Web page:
Question of the Week – Number One: January 7, 2021

“I’ve let my boxwoods grow too tall (50 inches). Can I cut them back to 30 inches? If so, when and how?

FB friend Larry L. asked this question recently. Many other readers and listeners have asked similar questions each winter. My answers are basically the same, with a few minor variations, as I’ll explain.

I had a similar question here relative to another type of shrub a couple of months ago. This comes up so often, especially in the winter, so I thought I’d repeat it this week.

Your chances of success in dramatically reducing heights of shrubs will depend on several factors:

Some species are more able to rebound from heavy pruning than others.

It also will depend on the health and vigor of each individual plant.

You must also do it at the proper time of year. In that case, this is the proper time of the year, while the plants are dormant and before they start new growth for the spring.

It will also depend on your technique in doing the trimming and your follow-through maintenance afterwards.

This example of wretched pruning of pittosporum probably couldn’t be helped. They planted a huge, spreading shrub in a tiny space. The way out wasn’t by pruning. They needed new plants entirely.

Continued Below

Steps for hoped-for success…
If you’re going to succeed, here are the steps I have found to give the best possible results.

1. Prune in January. Your plants will be completely dormant then, and rarely will new growth for spring have begun.

2. Be realistic in the amount of growth you were going to try to remove. You can usually take off 30 percent of a plant’s height or width without doing serious harm, at least the first time that you prune it. If you do that repeatedly for many years, the plant may run out of steam and leave you with bare stems.

3. If you’re removing between one-third and one-half of the plants’ growth, you take a greater risk. Plants that were very vigorous before the pruning will probably come back strongly. Plants that were weakened by being overcrowded may fail to sprout out at all.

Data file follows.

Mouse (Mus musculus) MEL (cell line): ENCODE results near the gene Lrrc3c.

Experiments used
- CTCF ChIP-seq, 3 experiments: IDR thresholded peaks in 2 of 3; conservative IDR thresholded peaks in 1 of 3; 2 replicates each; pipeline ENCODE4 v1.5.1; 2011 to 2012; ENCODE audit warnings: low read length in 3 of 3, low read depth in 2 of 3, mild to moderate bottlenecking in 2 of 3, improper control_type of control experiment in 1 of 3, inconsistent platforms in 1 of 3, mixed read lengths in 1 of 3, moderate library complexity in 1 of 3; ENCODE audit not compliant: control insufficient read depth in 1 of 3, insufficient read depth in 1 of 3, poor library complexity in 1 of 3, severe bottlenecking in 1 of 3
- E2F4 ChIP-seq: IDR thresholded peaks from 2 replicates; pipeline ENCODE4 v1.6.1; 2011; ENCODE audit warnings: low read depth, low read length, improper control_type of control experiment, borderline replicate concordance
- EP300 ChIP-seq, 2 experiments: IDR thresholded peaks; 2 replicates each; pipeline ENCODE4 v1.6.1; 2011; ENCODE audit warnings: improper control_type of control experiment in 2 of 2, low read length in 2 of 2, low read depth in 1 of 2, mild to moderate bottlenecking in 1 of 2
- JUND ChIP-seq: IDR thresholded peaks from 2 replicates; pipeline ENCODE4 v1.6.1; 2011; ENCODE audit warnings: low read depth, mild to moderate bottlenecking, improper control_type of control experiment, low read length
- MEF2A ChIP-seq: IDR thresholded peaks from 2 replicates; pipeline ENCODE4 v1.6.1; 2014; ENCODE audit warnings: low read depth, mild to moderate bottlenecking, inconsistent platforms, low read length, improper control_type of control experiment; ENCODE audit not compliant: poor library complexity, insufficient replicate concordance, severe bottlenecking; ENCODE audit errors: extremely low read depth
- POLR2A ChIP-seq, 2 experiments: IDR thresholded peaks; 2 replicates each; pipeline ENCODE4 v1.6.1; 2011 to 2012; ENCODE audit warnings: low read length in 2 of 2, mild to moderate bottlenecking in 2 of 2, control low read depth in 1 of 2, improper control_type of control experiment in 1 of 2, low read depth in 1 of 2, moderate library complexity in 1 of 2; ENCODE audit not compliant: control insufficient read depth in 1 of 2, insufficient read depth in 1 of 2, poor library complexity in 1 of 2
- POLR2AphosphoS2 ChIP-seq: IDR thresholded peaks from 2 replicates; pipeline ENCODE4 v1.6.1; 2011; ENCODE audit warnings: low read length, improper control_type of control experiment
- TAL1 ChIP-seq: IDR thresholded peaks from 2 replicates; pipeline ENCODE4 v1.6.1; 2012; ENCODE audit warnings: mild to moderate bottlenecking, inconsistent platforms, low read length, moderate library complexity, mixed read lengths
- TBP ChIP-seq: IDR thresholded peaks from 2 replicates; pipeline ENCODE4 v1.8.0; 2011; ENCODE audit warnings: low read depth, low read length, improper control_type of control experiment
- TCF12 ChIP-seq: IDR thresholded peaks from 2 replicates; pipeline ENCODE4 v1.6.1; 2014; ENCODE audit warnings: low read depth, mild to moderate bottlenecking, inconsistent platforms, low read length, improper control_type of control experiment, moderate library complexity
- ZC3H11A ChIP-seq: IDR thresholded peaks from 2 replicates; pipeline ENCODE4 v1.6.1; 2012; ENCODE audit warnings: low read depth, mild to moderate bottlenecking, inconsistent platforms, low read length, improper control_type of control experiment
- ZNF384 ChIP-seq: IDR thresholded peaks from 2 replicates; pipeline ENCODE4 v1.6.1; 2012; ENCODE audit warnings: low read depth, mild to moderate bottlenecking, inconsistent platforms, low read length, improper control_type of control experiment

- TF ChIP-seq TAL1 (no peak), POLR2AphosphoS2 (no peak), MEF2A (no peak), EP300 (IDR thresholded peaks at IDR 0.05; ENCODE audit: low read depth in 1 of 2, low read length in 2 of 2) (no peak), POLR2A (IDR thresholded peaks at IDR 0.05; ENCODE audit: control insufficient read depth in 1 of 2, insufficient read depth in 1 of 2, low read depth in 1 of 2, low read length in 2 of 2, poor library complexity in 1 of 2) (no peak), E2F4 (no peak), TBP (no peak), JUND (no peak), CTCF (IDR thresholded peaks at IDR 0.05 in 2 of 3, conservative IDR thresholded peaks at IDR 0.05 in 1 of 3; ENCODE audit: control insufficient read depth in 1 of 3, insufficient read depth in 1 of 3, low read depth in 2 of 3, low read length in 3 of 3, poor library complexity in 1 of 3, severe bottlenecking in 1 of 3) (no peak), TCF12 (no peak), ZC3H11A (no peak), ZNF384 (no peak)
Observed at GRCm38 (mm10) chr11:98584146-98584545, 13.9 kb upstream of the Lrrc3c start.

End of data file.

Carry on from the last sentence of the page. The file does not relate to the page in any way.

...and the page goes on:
4. If you will be removing more than half of the plant’s growth as you prune, there is a distinct possibility that you will kill the plant. You need to be prepared to do a re-landscape of that part of your garden if necessary.

5. As for the technique, use long-handled lopping shears and remove one branch at a time. Make each cut back into the canopy of the plant so that leafy twigs will conceal each cut. If you are very careful, you will often be able to reduce a plant’s height significantly without obvious signs of pruning.

6. Finish your pruning with hand shears to tidy up any small straggler twigs and branches.

7. Apply an all-nitrogen lawn fertilizer to promote new regrowth within the shrubs. Water the food into the plants’ root zones thoroughly. You may want to delay this feeding until closer to the beginning of spring growth.

Note, if you find yourself having to do this size-reduction pruning every few years, you may want to consider replanting with some shorter type of plant that would be better suited to the space you have available for it.

It’s always better to choose a plant that will grow to fit the space you have available for it, then prune it a little bit as needed to keep it neat and compact. This boxwood is receiving an annual light trim just to keep it on track.
Posted by Neil Sperry
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